The European Commission has received no formal request to extend Galway's European Capital of Culture programme into 2021, almost a month after this was signalled by Culture Minister Josepha Madigan.
A commission spokeswoman confirmed that neither Galway nor the Croatian city of Rijeka, which share the 2020 cultural capital designation, have so far indicated their plans.
Last month, Ms Madigan committed her promised €15m funding for Galway 2020 and called on it to "re-imagine" its programme which had to be frozen in March owing to the Covid-19 pandemic.
Her department confirmed that just over €9.5m of this sum had been paid to Galway 2020 to date.
The European Commission confirmed last week that any cultural capital programme date changes have to be approved by both the EU Council and Parliament. As this could take six months, according to Galway's partner Rijeka 2020, there is some urgency in responding.
It is understood that EU member states holding cultural capital titles between 2020 and 2023 were asked some weeks ago if they would prefer a time extension or a postponement of programmes by calendar year because of Covid-19.
Rijeka says it prefers a time extension to May/June 2021, rather than a postponement, and intends to respond shortly to the EU.
Irena Kregar Segota, Rijeka 2020's director for partnership and participation, said its curtailed programme will resume next month after a successful opening earlier this year.
Rijeka's budget includes €26m for its cultural capital programme, but that figure is going to be reduced by a third as a direct impact of the Covid-19 situation and shrinking public incomes, Ms Segota said.
However, unlike Galway, the Croatian city also has a separate €45m 'legacy' infrastructural programme which is 80pc drawn from EU structural funds and 20pc from city coffers.
Galway's failure to budget for any new physical buildings as a long-term legacy has been a source of criticism from artists.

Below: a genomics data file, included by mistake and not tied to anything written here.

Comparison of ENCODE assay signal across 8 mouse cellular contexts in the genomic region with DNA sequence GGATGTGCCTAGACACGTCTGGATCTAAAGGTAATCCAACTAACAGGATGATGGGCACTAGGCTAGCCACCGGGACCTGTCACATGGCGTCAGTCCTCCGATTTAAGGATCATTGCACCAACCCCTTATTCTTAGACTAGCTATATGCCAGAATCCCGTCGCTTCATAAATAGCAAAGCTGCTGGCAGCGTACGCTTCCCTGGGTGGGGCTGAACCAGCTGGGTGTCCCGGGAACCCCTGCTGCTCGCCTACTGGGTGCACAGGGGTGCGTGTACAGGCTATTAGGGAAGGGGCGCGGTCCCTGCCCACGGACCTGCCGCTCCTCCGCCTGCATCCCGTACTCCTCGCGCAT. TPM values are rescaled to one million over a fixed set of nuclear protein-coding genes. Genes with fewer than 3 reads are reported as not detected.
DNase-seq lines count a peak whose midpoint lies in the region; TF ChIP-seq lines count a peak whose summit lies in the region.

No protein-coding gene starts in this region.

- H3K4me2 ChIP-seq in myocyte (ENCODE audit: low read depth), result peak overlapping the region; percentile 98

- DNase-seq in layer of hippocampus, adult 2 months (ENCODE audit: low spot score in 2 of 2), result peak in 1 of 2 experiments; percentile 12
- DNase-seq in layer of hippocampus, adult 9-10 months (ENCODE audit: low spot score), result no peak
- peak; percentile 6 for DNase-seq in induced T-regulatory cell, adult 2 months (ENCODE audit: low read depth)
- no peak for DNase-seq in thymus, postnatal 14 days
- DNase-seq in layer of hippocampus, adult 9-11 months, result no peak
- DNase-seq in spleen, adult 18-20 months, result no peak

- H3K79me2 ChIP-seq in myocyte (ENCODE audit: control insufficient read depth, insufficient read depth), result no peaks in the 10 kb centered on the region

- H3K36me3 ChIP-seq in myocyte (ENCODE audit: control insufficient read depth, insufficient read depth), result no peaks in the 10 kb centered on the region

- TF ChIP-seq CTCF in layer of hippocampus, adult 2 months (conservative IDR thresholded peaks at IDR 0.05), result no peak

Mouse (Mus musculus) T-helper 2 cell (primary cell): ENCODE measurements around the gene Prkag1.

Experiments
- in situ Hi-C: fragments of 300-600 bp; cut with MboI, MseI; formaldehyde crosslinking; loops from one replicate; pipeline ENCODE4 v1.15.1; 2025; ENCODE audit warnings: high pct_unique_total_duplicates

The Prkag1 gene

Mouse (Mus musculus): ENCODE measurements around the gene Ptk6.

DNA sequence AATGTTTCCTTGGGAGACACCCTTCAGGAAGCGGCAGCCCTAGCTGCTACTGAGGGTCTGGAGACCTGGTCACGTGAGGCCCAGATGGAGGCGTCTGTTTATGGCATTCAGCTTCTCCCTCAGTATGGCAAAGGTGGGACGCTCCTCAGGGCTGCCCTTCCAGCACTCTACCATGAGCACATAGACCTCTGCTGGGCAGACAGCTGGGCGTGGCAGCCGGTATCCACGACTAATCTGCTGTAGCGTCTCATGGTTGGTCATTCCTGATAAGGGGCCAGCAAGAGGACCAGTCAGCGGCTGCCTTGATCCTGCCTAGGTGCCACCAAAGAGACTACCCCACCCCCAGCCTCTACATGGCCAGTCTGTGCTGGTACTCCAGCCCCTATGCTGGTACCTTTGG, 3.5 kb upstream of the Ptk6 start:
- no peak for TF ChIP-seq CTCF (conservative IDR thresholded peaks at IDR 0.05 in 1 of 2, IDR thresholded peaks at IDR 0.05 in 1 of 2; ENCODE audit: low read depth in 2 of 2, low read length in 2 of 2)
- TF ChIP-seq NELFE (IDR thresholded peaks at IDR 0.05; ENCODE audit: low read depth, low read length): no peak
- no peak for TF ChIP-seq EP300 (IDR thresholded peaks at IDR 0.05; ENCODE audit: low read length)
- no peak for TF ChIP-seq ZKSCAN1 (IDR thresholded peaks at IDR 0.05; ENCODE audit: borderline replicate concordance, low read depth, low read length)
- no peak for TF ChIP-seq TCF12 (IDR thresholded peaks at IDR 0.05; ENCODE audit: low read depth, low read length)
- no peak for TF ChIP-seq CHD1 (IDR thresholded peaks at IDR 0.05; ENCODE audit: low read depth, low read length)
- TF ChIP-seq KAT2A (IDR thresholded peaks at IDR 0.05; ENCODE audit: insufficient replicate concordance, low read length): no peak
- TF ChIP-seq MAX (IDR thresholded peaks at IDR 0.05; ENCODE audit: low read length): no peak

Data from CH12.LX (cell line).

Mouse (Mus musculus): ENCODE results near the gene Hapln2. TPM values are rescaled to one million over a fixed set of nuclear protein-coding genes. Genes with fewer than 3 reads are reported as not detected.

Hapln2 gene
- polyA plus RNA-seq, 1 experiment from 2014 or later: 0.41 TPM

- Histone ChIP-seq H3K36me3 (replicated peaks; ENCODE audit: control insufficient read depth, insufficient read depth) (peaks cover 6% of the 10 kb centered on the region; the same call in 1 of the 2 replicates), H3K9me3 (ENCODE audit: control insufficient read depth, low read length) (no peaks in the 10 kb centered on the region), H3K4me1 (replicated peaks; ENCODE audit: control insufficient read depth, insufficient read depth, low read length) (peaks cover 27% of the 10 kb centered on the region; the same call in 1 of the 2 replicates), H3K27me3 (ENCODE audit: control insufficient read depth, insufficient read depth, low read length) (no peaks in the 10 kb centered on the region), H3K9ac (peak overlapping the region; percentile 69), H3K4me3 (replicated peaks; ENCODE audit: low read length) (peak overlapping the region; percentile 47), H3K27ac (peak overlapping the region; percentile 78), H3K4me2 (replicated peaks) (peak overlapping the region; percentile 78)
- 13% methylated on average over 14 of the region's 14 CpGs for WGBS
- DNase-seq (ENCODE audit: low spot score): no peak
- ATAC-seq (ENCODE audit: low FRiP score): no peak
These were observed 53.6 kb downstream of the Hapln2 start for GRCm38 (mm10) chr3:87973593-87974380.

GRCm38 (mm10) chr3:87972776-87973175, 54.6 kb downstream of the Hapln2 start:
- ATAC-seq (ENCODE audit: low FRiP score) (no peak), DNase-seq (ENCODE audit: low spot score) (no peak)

Rijeka has plans for four new buildings on a former industrial site. "I know how hard Galway worked, and I was heartbroken when its opening could not go ahead. I hope that the Irish Government will take a look at its legacy, and save some good energy from the bid book," Ms Segota said.
However, Fianna Fail senator and former city councillor Ollie Crowe said he believes it is time to "wind Galway 2020 up and call it a day altogether".
Fianna Fail city councillor Peter Keane concurs.
Galway 2020's opening ceremony on February 8 had to be abandoned owing to Storm Ciara, and it was then forced to lay-off 20 staff due to Covid-19. A core team of nine people have been retained.
"Galway 2020 has been dealt very difficult and challenging cards, but we have more important things to focus on now as we won't have the tourism revenue stream and social distancing will be far too hard to implement this year," Cllr Keane said.
The Fianna Fail group has called for an audit of Galway 2020 by the Comptroller and Auditor General (C&AG) - although no formal request has been received, the C&AG's office said last week.
The Department of Culture said Ms Madigan has requested that Galway 2020 "re-engage with the cultural partners from the original European Capital of Culture (ECoC) programme to scope out the options for delivery of their projects later this year or early next year, in line with prevailing public health guidelines".
The statement added that the department and Galway 2020 are "liaising with the European Commission on the impact of the Covid-19 crisis and the possible delivery of the Galway 2020 programme in an extended time frame".
Galway 2020 - which could not furnish a figure for its budget now and what has been spent to date - said it "exists for no reason other than to facilitate the realisation of the ECoC programme and champion the remarkable talents of our artistic community, particularly our local cultural partners".
"Wrapping up of the Galway 2020 programme would be detrimental to these local artists and cultural organisations," it added in response to the call by the Fianna Fail politicians.